I realize I’m not training for the Tour de France (hell, I don’t even get a paycheck yet), but this struck me because I’ve dealt with the same feelings. “Normal” me is kind, caring, and somewhat of a mommabird to those around me. However, when the goal to become as physically and mentally strong and focused as possible takes over your life, you can start to withdraw from those around you. I’ve struggled with it a lot- especially since I’ve quit working and turned my entire focus towards training and recovery. Training like it’s your job can make you feel like you’re unable to deal with everyday life and people. I don’t know if all pro/wannabe pro cyclists experience the same thing, but since hearing that comment from Wiggins’ wife, I take comfort in knowing it’s NOT just me.

I’m not saying I’m not happy with what I’m doing. Not in the least- I love doing this, and the gains I’ve made since I’ve stopped working have reinforced that as a good decision. Something about it, though, makes me want to hide from all of life’s other annoyances and responsibilities. It’s gotten worse since I was hit by the car at Rouge. Since I’m trying to make this my job (or at least get to where I can stop paying to participate in my expensive hobby), I can’t just quit for a while to let my fears subside. I can’t hide in a group. I can’t blow off training rides just because they make the joint between my pelvis and my ass ache as long as it’s fixable afterwards with some ice and ibuprofen. Whether or not I’m terrified of rearward-approaching vehicles or losing hope in humanity because no one cares about anyone else, as long as my body is physically able, the proverbial show must go on.

I choose to do that because I love bike racing. If I didn’t, there’s no way I’d willingly put myself through that sort of car-induced mental torture or participate in rides like the one on Friday. It’s just that this is harder than I expected- in all sorts of ways. I’m constantly amazed at what my body is capable of handling with the additional rest and recovery time, but that just means that the training is harder and more exhausting. No matter how much it hurts or how much I torture my brain with it, I like it, and I want more (I’m pretty sure that Bradley Wiggins would say the same thing). It’s just that kind, caring, nurturing, “normal” Andrea is not as readily available while that’s happening.


Cold, wet, and beautiful

Last night, I heard from Matt that a couple of pretty fast guys (local hero John King and used to be local hero but transplanted to Colorado Russ Griffin) were going out for a slow & steady long ride in the morning. I had a similar ride on my training schedule, so I figured I’d join them and add a little to the end if I needed any more saddle time.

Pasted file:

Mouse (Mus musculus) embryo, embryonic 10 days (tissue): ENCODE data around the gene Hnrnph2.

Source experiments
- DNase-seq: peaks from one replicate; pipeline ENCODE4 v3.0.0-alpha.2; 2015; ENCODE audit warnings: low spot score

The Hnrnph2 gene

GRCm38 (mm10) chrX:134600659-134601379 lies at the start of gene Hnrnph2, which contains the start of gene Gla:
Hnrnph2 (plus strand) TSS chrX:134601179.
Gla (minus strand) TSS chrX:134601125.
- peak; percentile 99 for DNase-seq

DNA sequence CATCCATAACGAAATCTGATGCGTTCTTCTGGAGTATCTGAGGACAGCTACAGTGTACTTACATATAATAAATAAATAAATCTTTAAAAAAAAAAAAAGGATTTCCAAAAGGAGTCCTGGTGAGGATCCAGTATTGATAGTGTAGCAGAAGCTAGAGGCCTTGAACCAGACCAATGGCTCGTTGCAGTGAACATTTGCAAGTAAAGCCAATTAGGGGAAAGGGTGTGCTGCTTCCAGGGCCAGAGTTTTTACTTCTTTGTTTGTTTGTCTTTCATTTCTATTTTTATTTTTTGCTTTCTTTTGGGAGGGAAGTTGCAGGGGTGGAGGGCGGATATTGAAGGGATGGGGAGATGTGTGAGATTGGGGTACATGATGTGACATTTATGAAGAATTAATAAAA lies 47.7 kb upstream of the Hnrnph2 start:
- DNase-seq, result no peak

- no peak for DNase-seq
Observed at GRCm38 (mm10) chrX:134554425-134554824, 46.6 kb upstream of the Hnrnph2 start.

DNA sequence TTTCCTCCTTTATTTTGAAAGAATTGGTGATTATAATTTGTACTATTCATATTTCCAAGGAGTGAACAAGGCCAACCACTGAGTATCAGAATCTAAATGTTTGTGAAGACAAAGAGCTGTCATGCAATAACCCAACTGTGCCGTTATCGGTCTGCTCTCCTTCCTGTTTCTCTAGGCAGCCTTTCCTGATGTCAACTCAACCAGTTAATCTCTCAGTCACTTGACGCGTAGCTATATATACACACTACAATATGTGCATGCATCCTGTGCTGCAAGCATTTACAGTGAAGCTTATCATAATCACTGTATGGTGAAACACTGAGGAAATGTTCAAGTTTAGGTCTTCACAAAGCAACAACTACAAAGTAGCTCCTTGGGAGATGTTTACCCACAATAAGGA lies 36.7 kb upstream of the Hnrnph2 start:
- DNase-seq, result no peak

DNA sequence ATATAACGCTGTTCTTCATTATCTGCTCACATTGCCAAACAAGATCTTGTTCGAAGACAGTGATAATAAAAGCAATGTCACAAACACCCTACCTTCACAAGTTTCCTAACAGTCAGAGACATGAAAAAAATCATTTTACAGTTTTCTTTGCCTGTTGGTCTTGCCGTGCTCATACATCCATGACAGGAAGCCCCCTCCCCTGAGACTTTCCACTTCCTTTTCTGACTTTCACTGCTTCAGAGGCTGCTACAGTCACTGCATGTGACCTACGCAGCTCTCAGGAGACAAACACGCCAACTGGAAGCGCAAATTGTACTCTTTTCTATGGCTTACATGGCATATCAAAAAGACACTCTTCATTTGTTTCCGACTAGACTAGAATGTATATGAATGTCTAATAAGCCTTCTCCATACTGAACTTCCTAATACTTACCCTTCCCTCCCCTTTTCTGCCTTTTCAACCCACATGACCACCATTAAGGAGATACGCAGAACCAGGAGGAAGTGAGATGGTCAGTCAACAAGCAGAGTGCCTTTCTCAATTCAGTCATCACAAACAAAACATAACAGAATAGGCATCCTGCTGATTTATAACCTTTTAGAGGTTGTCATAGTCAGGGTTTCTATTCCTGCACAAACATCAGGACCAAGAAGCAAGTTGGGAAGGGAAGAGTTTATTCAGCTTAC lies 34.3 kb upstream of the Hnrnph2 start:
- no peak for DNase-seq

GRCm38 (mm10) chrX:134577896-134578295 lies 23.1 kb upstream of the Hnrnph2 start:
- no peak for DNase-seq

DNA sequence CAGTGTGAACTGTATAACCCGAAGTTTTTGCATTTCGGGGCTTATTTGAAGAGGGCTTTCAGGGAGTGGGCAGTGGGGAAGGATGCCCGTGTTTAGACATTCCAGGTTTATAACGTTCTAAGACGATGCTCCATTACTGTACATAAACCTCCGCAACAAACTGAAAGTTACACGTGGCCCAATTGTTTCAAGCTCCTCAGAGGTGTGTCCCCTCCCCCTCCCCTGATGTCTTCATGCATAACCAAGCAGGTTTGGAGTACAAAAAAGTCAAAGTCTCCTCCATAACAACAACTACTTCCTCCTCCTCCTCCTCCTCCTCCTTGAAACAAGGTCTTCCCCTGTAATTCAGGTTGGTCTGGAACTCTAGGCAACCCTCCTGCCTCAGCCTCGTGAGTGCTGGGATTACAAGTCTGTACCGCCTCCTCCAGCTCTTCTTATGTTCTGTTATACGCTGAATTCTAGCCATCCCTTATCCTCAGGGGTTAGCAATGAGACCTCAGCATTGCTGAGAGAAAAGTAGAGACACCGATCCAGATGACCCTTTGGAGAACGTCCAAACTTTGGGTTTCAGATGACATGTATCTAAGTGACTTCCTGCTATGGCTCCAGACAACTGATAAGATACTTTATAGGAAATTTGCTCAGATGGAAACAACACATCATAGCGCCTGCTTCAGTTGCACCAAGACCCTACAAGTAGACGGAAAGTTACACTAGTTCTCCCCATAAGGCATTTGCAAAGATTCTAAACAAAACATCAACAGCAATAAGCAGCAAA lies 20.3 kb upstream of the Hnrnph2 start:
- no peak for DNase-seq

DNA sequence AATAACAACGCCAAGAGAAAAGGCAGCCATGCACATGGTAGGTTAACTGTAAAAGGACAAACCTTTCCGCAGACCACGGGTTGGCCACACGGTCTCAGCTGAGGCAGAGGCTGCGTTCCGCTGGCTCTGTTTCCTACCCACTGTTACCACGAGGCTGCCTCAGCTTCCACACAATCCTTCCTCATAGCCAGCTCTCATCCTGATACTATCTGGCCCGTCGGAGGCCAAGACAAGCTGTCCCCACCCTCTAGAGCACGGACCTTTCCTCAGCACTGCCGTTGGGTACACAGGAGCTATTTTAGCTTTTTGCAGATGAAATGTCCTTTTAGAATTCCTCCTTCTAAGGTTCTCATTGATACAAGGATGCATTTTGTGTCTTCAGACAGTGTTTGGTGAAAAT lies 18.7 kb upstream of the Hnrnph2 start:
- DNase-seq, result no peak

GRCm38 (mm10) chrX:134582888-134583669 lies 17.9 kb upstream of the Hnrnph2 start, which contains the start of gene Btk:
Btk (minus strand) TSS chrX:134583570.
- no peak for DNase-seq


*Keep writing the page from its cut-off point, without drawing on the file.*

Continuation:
When I met them this morning, it was actually a group of 8 at that point- a mix of all ages and abilities. Under sun and blue skies, we rolled out of the city limits north towards Shelby Forest (gorgeous, rolling old growth forest in the north end of the County). Rain was in the forecast, but at that point, it was nice, and everyone chatted and randomly pedaled harder than easy up some of the hills, only to coast at the top as the group caught up.

Two hours later, the rain had rolled into the Forest. At the top of one of the steep riverbluff hills, we stopped to regroup, and a majority of the riders decided they’d turn back early (you know- family obligations and whatnot). So, John, Russ, and I headed back into the forest in the rain to put in our allotted amount of work.

There’s something beautiful about riding with other fast, experienced riders. It’s quiet-  you avoid potholes early rather than yell and swerve about them, there’s less droning of freehub bodies, and no one is breathing harder or shifting more than they need to. Everything is intuitive. You read each others body language and decide on a pace without verbal discussion. For a while, Russ and John pulled me around. It wasn’t that I was having a hard time, it’s just that they’d silently decided that it’d be faster that way.

Once we were headed back towards home (still in the rain), we started to share the work in a continuously rotating paceline. We were cold, totally saturated, and every time you’d rotate from one rear wheel to the other, you’d have to pass your face through a roostertail or two of road water. On top of that, I found the sound of most cars approaching us from behind in the rain to be utterly terrifying. Not only did we share the work, we were equal partners in misery as well.

As we came back into civilization, we exchanged our “what gratuitous act are we going to do to warm up when we get home” plans and joked at how our hands had turned into useless ice flippers. I think we also shared the tiny feeling of smugness that, while others turned back or stayed inside today, in fulfilling our “local hero” obligations, we’d ridden through it like it didn’t matter and come out faster and a little tougher on the other end.

That ride was the perfect end to the pre-Ouachita buildup. I have a rare two-recovery-day weekend, so I’m going to enjoy some yoga and lots of time with the foam roller trying to encourage my right glute to continue unknotting itself. I’m feeling cautiously optimistic about Ouachita, so hopefully the healing process stays on track.